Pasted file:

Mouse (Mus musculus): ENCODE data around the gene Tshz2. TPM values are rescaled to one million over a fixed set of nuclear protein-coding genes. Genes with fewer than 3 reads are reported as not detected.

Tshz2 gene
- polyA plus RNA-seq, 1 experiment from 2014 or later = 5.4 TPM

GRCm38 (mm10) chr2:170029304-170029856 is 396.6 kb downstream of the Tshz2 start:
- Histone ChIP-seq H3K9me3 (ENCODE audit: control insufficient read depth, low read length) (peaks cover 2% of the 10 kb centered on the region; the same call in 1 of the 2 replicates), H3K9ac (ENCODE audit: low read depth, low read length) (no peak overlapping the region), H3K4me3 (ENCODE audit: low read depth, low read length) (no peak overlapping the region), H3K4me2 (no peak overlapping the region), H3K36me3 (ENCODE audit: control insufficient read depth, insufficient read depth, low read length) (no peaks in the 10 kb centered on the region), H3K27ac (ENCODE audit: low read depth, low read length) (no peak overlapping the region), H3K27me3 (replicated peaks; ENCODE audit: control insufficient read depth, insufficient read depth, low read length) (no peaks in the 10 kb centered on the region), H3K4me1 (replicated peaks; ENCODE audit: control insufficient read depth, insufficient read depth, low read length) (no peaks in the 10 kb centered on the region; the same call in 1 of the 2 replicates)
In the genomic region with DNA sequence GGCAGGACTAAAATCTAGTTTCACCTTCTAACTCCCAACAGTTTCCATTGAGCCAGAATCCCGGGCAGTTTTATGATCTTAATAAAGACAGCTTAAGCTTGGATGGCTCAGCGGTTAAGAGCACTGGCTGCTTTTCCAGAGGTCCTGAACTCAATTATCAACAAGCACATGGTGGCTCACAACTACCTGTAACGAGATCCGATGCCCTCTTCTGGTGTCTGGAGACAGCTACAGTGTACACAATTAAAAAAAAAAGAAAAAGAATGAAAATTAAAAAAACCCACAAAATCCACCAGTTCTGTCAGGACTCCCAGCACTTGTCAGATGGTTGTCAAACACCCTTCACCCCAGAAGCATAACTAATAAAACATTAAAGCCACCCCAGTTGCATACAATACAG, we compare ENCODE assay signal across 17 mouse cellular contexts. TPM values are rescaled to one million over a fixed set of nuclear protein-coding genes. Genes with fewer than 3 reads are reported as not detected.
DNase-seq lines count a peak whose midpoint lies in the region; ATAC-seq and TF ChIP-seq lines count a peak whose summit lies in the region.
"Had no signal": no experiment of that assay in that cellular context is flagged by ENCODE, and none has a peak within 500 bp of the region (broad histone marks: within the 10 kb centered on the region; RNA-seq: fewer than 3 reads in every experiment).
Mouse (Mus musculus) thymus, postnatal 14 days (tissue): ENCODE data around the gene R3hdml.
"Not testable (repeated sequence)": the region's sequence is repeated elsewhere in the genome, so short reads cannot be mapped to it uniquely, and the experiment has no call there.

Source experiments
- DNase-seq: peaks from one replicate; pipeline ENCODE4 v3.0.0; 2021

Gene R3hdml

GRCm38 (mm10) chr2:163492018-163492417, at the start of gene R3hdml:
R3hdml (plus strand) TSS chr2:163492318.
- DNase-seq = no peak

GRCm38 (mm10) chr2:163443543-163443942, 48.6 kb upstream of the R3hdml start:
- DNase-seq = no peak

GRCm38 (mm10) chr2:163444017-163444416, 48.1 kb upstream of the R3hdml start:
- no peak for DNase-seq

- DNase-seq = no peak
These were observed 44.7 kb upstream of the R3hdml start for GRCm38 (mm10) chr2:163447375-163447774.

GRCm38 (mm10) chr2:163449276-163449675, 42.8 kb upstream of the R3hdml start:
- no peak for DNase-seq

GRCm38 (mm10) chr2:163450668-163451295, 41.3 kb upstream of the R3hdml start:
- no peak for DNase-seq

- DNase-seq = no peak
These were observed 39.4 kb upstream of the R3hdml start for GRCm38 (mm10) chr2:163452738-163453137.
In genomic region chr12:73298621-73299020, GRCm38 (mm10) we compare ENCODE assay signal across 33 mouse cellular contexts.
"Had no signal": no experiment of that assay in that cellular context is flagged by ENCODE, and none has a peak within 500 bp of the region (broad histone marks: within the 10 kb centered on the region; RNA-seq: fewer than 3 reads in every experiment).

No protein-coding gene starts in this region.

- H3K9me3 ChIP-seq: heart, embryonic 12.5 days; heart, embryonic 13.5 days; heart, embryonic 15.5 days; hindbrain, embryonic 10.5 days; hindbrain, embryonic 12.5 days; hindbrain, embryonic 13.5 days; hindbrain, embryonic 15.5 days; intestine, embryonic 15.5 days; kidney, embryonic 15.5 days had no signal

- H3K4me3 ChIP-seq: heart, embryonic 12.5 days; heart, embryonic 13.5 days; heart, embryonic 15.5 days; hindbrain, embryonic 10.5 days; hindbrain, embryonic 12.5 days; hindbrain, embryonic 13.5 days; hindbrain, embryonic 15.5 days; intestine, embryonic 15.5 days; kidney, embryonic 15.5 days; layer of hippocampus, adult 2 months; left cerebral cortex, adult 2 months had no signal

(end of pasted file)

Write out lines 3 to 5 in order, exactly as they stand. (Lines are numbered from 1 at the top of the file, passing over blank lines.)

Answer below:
- polyA plus RNA-seq, 1 experiment from 2014 or later = 5.4 TPM

GRCm38 (mm10) chr2:170029304-170029856 is 396.6 kb downstream of the Tshz2 start:
- Histone ChIP-seq H3K9me3 (ENCODE audit: control insufficient read depth, low read length) (peaks cover 2% of the 10 kb centered on the region; the same call in 1 of the 2 replicates), H3K9ac (ENCODE audit: low read depth, low read length) (no peak overlapping the region), H3K4me3 (ENCODE audit: low read depth, low read length) (no peak overlapping the region), H3K4me2 (no peak overlapping the region), H3K36me3 (ENCODE audit: control insufficient read depth, insufficient read depth, low read length) (no peaks in the 10 kb centered on the region), H3K27ac (ENCODE audit: low read depth, low read length) (no peak overlapping the region), H3K27me3 (replicated peaks; ENCODE audit: control insufficient read depth, insufficient read depth, low read length) (no peaks in the 10 kb centered on the region), H3K4me1 (replicated peaks; ENCODE audit: control insufficient read depth, insufficient read depth, low read length) (no peaks in the 10 kb centered on the region; the same call in 1 of the 2 replicates)